Archive for May, 2016


Posted: May 12, 2016 in Uncategorized

Human life is designed around connections. The ways, degrees and breadth of our connections are significantly important to how we value the fabric of our lives. We cannot dismiss other people as being unimportant regardless of how they measure against the various measurements of life’s values. We need people, all people.

There are very few of us who would prefer a hermit’s life. Even if you desire to live alone, I suspect that you don’t live in total absence of interaction with other people. In the creation story found in the Jewish Scriptures, “the Lord God said, ‘It is not good that the man should be alone; I will make him a helper as his partner.'” Thus one interpretation is that humankind needs relationships; God’s human creation needed a companion, someone with whom to connect.

We find meaning in life through the human connections we have. The proliferation of social electronic communities gives evidence to the value society places on connection. Facebook even calls everyone with whom we connect a “friend” whether or not we actually know them. Some of our connections are very minimal, just a slight acknowledgment of each other while passing on a sidewalk; some are life-long, and intensely intimate

While walking the streets of. St. Louis, I have connected in many ways both verbally and non-verbally. If connections like those could be measured, we could learn much about the ways we connect and how they impact our lives. I’ve imagined a diagnostic tool such as a meter, not unlike a galvanometer, that would measure the energy that passes between individuals when they meet or pass each other on sidewalks. It would measure the connection of people who are very close friends or coupled to total strangers. It would cross all the different strata of society: ethnic, social, cultural, educational, economic, sexual orientation and gender identity, political persuasion and religious. These and other variables would be factored into the results to discover how they impact the importance and depth of our interactions. The results would only be descriptive, not prescriptive.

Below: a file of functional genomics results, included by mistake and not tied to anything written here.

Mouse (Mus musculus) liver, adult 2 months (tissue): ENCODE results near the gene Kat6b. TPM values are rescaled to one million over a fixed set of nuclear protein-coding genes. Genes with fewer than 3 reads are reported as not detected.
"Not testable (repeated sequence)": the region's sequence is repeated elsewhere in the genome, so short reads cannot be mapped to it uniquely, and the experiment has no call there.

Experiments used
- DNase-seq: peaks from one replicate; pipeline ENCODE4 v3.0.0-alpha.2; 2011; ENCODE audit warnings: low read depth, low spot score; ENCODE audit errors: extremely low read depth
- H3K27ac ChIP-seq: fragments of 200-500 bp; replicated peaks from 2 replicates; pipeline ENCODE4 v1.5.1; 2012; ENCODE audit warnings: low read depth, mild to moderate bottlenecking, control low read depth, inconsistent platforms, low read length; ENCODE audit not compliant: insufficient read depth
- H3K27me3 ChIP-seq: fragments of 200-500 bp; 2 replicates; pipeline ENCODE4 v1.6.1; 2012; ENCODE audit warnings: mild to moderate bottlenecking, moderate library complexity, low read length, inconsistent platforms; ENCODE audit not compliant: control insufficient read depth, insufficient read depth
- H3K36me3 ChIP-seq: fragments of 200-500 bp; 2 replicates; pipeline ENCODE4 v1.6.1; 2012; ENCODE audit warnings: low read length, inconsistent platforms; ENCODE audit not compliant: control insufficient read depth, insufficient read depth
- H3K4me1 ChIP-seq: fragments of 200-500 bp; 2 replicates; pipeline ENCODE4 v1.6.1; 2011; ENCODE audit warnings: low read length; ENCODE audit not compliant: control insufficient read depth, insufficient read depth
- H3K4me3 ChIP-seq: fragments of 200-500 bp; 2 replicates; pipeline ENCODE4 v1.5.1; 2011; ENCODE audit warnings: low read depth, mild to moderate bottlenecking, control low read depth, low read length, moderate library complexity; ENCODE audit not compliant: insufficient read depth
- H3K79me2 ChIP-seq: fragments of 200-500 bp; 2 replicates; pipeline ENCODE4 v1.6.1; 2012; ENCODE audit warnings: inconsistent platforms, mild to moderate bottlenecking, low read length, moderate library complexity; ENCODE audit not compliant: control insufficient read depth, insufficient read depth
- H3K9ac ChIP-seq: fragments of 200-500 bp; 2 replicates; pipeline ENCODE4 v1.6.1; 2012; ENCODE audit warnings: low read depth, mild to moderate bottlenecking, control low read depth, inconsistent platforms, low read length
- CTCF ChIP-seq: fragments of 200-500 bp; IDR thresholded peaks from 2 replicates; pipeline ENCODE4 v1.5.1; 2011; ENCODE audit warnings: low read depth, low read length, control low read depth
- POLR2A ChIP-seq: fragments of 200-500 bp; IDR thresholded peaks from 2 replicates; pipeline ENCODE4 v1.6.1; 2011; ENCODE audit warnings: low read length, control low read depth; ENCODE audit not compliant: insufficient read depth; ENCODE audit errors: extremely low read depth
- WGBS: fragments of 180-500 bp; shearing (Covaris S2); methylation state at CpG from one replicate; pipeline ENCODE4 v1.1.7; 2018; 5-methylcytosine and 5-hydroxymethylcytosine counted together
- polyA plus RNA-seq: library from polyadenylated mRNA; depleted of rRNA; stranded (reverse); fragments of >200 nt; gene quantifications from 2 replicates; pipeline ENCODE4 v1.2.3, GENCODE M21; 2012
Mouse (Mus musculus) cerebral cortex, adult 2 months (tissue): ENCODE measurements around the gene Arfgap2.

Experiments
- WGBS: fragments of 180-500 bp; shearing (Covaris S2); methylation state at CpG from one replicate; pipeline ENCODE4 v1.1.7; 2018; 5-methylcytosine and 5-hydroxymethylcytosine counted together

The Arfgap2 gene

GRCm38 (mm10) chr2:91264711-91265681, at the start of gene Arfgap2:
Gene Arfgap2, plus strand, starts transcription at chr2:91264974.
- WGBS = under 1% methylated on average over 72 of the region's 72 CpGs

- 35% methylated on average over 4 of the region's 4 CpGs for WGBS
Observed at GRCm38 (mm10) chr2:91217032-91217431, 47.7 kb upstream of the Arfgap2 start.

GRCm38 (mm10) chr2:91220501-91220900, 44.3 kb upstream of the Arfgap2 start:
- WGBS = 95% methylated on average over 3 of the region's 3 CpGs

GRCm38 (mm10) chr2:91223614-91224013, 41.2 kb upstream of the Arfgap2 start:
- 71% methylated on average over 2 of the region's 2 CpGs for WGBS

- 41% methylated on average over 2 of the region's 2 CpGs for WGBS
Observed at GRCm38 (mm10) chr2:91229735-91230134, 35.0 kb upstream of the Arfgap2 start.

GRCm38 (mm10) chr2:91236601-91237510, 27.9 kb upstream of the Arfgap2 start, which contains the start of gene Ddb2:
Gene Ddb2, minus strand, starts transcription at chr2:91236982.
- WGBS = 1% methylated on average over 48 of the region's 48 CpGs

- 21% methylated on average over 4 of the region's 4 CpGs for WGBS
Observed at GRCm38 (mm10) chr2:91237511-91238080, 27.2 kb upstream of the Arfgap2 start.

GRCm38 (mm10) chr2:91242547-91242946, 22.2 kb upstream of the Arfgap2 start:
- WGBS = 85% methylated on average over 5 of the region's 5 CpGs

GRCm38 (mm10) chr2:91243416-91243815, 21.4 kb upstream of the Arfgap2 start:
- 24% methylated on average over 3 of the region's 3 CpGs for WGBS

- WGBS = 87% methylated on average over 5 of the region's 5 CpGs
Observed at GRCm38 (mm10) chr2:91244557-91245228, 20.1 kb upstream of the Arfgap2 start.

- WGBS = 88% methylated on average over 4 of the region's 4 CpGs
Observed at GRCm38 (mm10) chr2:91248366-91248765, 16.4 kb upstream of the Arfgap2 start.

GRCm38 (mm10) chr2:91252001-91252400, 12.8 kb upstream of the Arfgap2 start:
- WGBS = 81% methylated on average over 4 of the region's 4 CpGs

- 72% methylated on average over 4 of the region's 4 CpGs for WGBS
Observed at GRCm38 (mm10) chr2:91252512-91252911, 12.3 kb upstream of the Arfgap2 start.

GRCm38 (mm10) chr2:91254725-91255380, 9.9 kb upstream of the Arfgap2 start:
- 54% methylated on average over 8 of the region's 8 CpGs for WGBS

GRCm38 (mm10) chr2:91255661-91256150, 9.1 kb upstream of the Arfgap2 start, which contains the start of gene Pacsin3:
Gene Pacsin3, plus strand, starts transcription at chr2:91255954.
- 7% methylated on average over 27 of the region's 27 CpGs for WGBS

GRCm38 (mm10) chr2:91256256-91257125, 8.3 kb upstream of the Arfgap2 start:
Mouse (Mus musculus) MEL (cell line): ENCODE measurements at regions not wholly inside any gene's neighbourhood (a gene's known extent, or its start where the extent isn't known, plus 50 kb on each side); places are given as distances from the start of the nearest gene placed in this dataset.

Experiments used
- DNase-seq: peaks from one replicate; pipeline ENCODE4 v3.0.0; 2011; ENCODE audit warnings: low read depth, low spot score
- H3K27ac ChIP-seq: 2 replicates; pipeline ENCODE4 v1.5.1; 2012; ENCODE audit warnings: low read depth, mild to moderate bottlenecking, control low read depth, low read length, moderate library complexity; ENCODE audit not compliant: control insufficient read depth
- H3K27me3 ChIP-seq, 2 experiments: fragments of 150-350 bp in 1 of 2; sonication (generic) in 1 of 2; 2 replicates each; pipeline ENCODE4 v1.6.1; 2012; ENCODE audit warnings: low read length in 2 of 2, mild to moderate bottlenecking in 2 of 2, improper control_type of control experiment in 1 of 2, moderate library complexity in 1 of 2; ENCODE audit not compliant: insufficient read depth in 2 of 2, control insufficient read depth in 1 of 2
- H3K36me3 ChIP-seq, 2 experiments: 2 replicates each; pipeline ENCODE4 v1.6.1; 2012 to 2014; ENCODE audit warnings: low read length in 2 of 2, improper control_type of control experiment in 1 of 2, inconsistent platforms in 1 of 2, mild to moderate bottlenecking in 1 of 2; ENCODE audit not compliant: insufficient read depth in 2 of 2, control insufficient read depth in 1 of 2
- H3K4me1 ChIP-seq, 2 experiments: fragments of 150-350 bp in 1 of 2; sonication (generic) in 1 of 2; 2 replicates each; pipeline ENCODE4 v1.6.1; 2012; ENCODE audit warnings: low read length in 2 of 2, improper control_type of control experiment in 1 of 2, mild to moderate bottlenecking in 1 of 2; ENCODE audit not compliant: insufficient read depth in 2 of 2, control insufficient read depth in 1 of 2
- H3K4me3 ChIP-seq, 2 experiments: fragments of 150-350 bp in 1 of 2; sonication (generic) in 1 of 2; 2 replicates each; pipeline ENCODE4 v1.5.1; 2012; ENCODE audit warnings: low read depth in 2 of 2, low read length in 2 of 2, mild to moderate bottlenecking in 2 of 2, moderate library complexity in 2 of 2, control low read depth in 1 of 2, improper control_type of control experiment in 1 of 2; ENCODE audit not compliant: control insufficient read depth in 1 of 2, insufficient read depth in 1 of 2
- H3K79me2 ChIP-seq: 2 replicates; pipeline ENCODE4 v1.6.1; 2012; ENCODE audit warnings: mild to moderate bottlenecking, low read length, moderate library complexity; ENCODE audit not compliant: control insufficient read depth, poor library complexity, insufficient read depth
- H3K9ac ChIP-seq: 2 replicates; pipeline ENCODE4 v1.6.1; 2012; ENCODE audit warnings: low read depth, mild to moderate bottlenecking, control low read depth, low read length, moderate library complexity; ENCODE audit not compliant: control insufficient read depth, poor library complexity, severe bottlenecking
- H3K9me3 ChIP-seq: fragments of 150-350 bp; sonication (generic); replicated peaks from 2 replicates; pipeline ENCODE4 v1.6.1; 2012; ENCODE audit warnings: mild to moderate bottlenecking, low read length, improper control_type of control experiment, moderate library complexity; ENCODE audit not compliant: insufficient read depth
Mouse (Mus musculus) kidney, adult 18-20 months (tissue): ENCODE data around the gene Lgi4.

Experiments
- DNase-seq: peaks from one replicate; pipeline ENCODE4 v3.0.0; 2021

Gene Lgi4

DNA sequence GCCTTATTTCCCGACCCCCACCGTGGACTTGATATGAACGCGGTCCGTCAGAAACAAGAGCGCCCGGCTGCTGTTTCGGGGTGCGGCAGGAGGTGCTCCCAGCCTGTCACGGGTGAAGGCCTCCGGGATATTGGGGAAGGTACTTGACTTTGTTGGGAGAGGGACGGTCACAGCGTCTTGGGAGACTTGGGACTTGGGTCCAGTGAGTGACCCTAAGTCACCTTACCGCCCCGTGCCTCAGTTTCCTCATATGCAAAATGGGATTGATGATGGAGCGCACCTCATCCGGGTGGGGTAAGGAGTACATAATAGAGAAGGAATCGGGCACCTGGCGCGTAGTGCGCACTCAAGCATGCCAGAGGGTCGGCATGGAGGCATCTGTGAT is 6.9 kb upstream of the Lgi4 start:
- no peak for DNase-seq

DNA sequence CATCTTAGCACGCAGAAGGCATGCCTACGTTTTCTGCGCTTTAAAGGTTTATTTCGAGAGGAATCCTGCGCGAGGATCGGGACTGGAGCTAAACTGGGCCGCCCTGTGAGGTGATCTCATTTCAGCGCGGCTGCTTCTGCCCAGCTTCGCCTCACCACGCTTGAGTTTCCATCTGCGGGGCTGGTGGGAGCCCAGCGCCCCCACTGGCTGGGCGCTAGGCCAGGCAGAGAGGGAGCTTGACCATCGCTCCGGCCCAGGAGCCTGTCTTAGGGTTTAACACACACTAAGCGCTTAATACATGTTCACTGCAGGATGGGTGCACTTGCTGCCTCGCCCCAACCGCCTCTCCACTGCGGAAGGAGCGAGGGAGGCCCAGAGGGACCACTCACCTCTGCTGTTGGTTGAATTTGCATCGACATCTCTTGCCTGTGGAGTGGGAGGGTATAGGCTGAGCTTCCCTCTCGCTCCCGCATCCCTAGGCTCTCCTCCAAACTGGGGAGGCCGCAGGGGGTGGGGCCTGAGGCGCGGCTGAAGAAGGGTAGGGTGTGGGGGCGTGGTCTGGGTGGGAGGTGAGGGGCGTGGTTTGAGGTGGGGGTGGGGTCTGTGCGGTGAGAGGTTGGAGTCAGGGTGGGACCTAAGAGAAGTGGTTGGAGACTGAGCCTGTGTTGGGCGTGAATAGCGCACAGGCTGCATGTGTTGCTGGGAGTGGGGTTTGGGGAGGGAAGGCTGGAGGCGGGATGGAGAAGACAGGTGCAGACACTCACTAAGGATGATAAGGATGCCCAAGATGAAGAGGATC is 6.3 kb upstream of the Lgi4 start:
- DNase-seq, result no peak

The meter would register the energy expended in both brain activity. It would also register emotional responses, both positive and negative—joy, anger, or increased heart rate and Palm-sweating from fear or emotional/sexual attraction. It would register physical responses including sight recognition, a slight nod of the head, or a hint of a smile to a fist bump, a hug, or even a kiss. On the negative side it would include a facial scowl to brandishing and even using a weapon.

The data, untraceable to specific individual but rather creating patterns of connections—active or passive, engaged or distant, feelings of attraction or avoidance, gain or loss—could help us become more aware of our interactions and communicative connections, however important or insignificant they may seem.

We need to embrace and honor the our connections, even the casual passing of a stranger on the street. All people are gifts to us; they each enrich the designs of our lives.


Posted: May 3, 2016 in Uncategorized
Prologue: Experiencing joy as a sexual being is part of what it means to be human. Societal folkways, accepted without question, have smothered opportunities for gay people to understand, through the normal maturation processes (afforded straight people), what it means to be a sexual being. Here I write about that process and my reaction having gone through it as a gay man (see Deep Places) and emerged on the other side healthy and whole spiritually, emotionally, and mentally. The first three paragraphs are about the relationship between experience and knowing. Feel free to skip down to the fourth paragraph if you wish. Please accept my apology for the length of the post.